Theology, Religion, And Philosophy Of Religion @ Sidney Sussex, Cambridge in 2015

Interview format

3x interviews

Interview content

Interview 1: unseen reading; Interview 2: personal statement, written work; Interview 3: personal statement, subject questions

Best preparation

Reading about what interests you

Advice in hindsight


Final thoughts

Try to stay relaxed and confident

Remember this advice isn't official. There is no guarantee it will reflect your experience because university applications can change between years. Check the official Cambridge and Oxford websites for more accurate information on this year's application format and the required tests.

Also, someone else's experience may not reflect your own. Most interviews are more like conversations than tests and like, any conversation, they are quite interactive.

Interview Format

Test taken: none<\p>

Number of interviews: 3

Skype interview: no

Time between interviews: about 1 hour

Length of each interview: 20-30 minutes

What happened in your interview? How did you feel?

The first interview was a piece of unseen reading. I had 20 minutes to read and study it and then went into the interview. She asked me straight away if I knew who it was by and when it was written - I made educated guesses because I didn't know as it was very obscure. The lady was really nice and welcoming.

The second interviewer again was so nice, I felt really at ease. He asked a lot about things I had written on my personal statement and my written work which was sent in with my application. I had the opportunity to direct the interview to speak about my interests. He also asked me about the name of the course (which has been changed since my interview).

After that I had another interview at Queens' College (it's normal for small subjects like theology and classics to make you interview at 2 colleges). This interviewer was harsher and scarier but nonetheless nice, just very eccentric. We talked about history and the reformation, we also talked about my personal statement and written work. He challenged me a lot on my ideas and pushed me - I think I even remembered him saying "no that's wrong". After I got in he ended up teaching me and told me he pushed me because he saw potential - so don't worry if your interview seems harsh - it may mean you are doing well!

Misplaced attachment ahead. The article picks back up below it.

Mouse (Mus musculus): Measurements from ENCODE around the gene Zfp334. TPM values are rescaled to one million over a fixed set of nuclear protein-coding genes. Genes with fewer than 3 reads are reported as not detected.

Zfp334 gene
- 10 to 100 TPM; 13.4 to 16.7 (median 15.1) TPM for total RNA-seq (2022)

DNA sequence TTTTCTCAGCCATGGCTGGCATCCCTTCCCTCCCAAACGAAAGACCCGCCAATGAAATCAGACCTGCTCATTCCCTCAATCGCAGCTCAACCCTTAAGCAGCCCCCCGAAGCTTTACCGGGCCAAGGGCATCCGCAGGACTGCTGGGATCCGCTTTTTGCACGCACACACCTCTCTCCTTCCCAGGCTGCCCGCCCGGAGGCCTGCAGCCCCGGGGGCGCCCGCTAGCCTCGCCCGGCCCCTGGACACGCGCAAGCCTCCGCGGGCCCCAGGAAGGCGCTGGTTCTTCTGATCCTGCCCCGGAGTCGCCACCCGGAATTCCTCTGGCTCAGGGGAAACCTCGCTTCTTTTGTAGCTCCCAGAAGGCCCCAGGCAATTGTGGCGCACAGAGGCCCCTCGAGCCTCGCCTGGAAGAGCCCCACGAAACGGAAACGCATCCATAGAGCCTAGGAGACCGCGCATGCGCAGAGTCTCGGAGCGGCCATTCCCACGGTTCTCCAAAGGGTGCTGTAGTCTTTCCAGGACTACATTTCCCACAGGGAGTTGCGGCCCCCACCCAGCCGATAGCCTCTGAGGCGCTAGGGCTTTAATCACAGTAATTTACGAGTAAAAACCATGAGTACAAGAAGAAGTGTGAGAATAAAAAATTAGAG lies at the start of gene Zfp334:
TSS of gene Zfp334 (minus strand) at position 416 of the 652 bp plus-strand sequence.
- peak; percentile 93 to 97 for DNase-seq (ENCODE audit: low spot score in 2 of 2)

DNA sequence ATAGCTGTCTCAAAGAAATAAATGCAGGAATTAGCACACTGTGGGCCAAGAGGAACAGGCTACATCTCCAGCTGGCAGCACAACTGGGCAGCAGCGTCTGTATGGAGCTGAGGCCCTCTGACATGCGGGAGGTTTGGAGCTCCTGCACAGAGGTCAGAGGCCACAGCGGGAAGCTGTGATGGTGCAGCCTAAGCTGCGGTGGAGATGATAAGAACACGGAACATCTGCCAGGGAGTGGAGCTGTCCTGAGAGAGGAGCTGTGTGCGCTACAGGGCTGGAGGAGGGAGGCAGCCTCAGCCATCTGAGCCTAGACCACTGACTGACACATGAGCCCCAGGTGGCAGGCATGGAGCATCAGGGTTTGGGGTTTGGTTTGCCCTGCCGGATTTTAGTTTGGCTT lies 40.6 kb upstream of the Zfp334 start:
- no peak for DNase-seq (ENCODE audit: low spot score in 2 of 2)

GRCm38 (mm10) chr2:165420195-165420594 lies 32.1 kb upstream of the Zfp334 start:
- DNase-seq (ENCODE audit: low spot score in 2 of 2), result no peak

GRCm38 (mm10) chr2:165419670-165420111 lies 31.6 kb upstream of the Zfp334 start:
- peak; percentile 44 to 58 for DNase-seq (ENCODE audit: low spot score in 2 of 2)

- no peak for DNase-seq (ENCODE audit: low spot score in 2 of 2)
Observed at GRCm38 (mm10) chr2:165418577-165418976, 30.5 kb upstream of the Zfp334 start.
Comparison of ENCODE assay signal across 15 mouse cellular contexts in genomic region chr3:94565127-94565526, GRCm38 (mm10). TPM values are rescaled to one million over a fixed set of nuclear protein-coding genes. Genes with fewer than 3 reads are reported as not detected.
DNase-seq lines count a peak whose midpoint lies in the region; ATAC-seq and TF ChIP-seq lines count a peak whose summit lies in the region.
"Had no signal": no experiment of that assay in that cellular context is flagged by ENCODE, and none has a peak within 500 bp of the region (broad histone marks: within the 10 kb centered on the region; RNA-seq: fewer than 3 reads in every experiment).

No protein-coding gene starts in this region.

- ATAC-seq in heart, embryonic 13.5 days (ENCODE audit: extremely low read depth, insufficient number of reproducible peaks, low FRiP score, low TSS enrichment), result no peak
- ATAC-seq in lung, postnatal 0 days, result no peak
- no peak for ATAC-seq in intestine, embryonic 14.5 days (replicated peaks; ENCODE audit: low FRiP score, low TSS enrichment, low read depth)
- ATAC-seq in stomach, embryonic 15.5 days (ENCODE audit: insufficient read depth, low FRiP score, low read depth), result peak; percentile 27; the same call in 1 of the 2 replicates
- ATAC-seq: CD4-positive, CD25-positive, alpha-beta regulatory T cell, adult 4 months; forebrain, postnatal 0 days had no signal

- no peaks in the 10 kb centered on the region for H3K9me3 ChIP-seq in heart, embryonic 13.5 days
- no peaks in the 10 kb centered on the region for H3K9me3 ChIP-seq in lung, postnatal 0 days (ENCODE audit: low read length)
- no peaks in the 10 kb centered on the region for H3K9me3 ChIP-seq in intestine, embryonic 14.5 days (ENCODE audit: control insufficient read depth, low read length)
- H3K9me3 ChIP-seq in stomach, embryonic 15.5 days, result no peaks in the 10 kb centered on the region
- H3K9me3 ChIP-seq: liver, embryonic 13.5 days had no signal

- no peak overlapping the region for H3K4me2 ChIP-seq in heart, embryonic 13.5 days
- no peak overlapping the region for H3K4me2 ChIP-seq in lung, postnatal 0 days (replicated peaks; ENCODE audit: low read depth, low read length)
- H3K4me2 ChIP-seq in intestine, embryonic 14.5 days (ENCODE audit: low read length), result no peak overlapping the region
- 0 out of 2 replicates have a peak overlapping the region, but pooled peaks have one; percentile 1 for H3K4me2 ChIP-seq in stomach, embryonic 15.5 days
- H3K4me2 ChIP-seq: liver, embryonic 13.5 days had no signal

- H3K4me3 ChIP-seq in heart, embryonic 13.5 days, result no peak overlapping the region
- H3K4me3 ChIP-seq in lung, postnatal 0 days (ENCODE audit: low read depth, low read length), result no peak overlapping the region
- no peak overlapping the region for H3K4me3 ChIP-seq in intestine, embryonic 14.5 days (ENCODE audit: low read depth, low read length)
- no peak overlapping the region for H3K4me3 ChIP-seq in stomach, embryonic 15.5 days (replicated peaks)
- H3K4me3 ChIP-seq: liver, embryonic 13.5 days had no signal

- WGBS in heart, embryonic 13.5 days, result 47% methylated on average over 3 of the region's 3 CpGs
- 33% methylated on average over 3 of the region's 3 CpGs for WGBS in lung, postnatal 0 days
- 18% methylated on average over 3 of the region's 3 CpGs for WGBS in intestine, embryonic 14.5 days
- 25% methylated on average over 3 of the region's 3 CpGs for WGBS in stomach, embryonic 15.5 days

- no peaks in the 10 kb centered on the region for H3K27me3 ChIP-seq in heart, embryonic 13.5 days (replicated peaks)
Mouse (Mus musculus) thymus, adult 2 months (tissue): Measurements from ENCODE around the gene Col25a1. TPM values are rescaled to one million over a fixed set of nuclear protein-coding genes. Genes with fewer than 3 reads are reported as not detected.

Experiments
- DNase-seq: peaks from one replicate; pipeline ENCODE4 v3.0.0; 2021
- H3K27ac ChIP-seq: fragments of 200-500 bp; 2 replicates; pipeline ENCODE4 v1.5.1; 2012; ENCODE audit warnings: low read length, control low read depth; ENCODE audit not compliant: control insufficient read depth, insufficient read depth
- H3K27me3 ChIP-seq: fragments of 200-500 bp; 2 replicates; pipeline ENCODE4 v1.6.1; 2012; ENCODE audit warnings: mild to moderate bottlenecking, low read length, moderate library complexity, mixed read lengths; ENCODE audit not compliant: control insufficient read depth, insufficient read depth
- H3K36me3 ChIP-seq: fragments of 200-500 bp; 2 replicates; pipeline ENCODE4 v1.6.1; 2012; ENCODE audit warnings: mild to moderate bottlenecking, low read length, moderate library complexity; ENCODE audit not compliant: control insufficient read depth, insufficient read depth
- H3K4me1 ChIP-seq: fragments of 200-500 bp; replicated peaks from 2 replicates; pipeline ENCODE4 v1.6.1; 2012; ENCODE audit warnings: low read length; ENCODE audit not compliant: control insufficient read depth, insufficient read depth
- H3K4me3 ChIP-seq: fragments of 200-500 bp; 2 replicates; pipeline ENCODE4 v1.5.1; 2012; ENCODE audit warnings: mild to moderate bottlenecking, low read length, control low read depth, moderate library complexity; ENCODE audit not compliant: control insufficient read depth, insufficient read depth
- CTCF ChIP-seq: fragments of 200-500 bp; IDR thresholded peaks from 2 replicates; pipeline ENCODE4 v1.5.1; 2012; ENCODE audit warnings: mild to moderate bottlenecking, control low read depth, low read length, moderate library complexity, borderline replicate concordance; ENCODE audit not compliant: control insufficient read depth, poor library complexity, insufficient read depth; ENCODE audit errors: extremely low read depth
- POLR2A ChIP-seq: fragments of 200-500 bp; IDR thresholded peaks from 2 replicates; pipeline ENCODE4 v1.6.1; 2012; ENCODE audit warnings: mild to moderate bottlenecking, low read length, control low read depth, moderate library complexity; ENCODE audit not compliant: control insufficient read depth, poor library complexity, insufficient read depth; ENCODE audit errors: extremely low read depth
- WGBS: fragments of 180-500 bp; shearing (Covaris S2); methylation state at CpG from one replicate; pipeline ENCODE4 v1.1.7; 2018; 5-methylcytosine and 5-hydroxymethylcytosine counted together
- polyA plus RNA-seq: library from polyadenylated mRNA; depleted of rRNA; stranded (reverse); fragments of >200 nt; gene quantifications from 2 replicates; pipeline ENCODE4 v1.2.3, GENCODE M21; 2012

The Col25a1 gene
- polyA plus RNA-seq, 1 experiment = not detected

How did you prepare?

My advice is to find out which part of your subject excites you most and read loads into it. Also try and demonstrate your interest in other ways - I did an essay competition for example. It's a good idea to have a diverse range of sources of information - books, programmes, podcasts, academic journals and even tweets.

The thing that set me apart I believe was my individuality. It's good to read about what YOU are interested in, not just read stuff because it's the classic thing to read and you think that you have to. Don't be afraid to be bold too, my teachers told me my personal statement was unconventional, and now they use it as an example! There is no blueprint, Oxbridge just wants interested, passionate people and if you are that you will be fine!

What advice do you have for future applicants?

Looking back, what advice would you give to your past self?

Try to remain relaxed at interview - they actually want you to do well, just show off your best. Do your best to be confident because it's not everyone that gets an interview so YOU deserve to be there.